CSC 301 Grinnell College Fall, 2011
 
Analysis of Algorithms
 

Assignments

Quick Links:   September   October   November   December

The accompanying table indicates assignments and due dates for Computer Science 301 and are subject to the following notes.


Due Date Collaboration Chapters/Sections Problems Notes
Fri., Sept. 2
yes
3
3-4  
Wed., Sept. 7
no
3
3-4 revisions  
Fri., Sept. 9
yes
4.3
Choose 3 of 4.2-1 to 4.3-6  
Wed., Sept. 14
yes
5.1-5.2
5.1-2 (can assume the number of integers in [a, b] is a power of 2), 5.1-3, 5.2-1, one of (5.2-2, 5.2-3, 5.2-4)  
Mon., Sept. 19
yes
6, 7
6.5-7, 6.5-9, 7.4-5  
Wed., Sept. 21
yes
8
8.4-1, 8.4-2, 8-2  
Fri., Sept. 23
no
Hour Test 1  
Wed., Sept. 28
yes
1-8
supplemental problem 1  
Wed., Oct. 5
yes
11
11.3-1, 11.4-1, two of (11.2-1 through 11.2-6)  
Mon., Oct. 10
yes
6
Lab on Pictorial Loop Invariants Reading on Pictorial Loop Invariants
Wed., Oct. 12
yes
6
supplemental problem 2 Solutions with identical PQ.java, PQImplementation.java (Also, PQItem.java identical for array and LinkedList versions)
Wed., Oct. 26
yes
13
supplemental problems 3, 4  
Wed., November 9
no
composite
Take Home Test due  
Fri., November 18
yes
22
2 of (22.1-4, 22.1-5, 22.1-6); 2 of (22.4-2, 22.3-4, 22.2-7)  
Wed., November 23
yes
22, 23
supplemental problem 5
Mon, December 5
no
composite
Take Home Test due  
Due Date Collaboration Chapters/Sections Problems Notes


Supplemental Problems

  1. Comparison of Sorting Algorithms

    In this lab, you are to compare the performance of five sorting algorithms, including:

    In developing the comparison, you will need to code each algorithm in the same programming language (possible choices are Scheme, C, or Java), and you will need to run all algorithms on the same data sets of varying sizes. Here are some details.

    Once you have the times collected for the various algorithms, plot the times versus the data set size using any graphing software you wish. (A spreadsheet might be used, but you also might use MatLab, Maple, or other package.) For each algorithm, the times for the three data sets should be connected (that is, one line would connect the times for the insertion sort with ascending data against sizes 10000, 20000, 40000, ... .)

    If the graphing software allows, it would be helpful to have the graphs for all algorithms with ascending order combined on one plot, the graphs for all algorithms with random data on a second plot, and the graphs for all algorithms with descending data on a third plot. In addition, a graph of a line (f(n)=n) and a quadratic (f(n) = n^2) would be helpful (but not required).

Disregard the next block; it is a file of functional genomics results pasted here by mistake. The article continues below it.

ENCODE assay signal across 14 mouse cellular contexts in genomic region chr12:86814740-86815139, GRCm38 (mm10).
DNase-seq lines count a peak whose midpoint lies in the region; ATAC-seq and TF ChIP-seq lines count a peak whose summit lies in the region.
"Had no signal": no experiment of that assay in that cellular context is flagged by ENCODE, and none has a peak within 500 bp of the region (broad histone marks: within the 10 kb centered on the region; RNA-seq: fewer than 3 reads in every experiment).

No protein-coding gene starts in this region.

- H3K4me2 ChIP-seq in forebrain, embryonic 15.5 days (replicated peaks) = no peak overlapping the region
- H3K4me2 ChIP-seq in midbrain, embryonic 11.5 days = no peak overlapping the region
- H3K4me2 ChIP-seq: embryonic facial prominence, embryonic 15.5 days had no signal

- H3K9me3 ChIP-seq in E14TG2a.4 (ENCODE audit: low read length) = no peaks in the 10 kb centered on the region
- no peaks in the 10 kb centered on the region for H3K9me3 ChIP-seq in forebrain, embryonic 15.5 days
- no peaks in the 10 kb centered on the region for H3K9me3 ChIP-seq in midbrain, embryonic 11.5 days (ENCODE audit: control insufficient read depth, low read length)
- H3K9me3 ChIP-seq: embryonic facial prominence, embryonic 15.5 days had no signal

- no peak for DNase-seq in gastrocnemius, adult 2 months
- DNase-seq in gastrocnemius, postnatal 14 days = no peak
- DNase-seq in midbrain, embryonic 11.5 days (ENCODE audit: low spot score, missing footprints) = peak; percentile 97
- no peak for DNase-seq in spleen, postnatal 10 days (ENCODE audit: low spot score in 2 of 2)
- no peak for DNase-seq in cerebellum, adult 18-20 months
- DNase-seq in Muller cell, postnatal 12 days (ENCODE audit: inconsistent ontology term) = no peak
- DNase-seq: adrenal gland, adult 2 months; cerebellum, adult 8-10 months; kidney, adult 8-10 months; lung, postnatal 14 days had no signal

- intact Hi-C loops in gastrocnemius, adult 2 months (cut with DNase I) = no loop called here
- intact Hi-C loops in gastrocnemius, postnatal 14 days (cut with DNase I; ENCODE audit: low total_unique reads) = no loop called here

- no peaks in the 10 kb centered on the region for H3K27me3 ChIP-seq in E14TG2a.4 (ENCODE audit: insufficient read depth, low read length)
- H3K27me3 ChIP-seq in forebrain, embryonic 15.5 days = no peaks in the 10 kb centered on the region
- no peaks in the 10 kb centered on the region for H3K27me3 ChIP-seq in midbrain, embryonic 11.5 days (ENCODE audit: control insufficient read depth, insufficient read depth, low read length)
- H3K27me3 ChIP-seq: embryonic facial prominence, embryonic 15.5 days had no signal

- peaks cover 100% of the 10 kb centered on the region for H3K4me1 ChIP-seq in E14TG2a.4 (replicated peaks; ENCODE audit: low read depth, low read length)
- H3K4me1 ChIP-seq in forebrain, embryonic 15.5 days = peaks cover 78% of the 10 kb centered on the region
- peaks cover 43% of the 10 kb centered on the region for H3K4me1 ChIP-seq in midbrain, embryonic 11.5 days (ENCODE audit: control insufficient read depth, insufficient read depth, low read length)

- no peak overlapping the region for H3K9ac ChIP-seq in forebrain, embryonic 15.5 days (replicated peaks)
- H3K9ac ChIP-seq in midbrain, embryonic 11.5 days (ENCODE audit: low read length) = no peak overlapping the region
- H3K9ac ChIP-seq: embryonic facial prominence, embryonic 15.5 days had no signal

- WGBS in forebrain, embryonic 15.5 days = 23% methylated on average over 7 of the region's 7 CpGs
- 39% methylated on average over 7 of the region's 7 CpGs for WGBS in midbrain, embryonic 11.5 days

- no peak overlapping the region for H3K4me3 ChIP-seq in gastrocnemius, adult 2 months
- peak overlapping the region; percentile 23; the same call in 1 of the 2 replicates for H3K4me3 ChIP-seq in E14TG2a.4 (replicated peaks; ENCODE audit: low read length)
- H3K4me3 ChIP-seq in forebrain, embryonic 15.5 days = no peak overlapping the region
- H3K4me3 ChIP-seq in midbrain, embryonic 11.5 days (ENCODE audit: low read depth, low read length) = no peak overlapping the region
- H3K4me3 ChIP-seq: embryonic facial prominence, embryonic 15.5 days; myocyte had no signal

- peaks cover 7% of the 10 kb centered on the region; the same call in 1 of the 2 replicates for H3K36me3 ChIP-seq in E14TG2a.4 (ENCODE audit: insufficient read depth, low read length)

2. K-way Merge with Priority Queue/Heap

    Exercise 6.5-9 in Cormen et al asks for the development of a K-way merge of sorted lists, using a min-heap (or priority queue). This problem asks you to write a Java program to implement this algorithm. In particular,

  3. Red-Black Tree Insertion: (Patterned after Cormen et al, 13.3-2) Show the red-black tree that results after successively inserting the keys 50, 75, 85, 25, 10, 20, 15, 0 into a tree that was initially null.

  4. Red-Black Tree Deletionion: Consider the following Red-Black Tree:

    Red-Black Tree

    Show the red-black tree that results after successively deleting the keys 5, 26, 38, 40, 56, 80, 90, 50.

  5. Graphs: Consider the weighted, directed graph with:

    When considered as a directed, weighted graph, this gives the following diagram

    directed graph

    In several of the following exercises, the relevant algorithm sometimes allows choices of vertices or edges that meet certain criteria. Whenever there is a choice of vertices, choose the one that comes first in alphabetical order. Whenever there is a choice of edges, choose the edge with initial vertex coming first in alphabetical order; if two edges have the same initial vertex in alphabeticqal order, choose the edge with final vertex coming first in alphabetical order.

    1. Write an adjacency matrix for this directed, weighted graph.
    2. Is this structure connected as a directed graph? Explain briefly.
    3. Is this structure connected as an undirected graph? Explain briefly.
    4. Write the vertices, starting with D, in a form that could be given by a breadth first search.
    5. Considering this as an undirected graph, draw its minimal spanning tree.
    6. Find the path of minimal cost from A to all other vertices.
    7. Can the vertices of this directed graph ordered using a topological sort? Either show the result of a topological sort, or explain why a topological sort cannot be done for this graph.


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http://www.cs.grinnell.edu/~walker/courses/301.fa11/assignments.shtml

created 17 August 2011
last revised 22 October 2011
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For more information, please contact Henry M. Walker at walker@cs.grinnell.edu.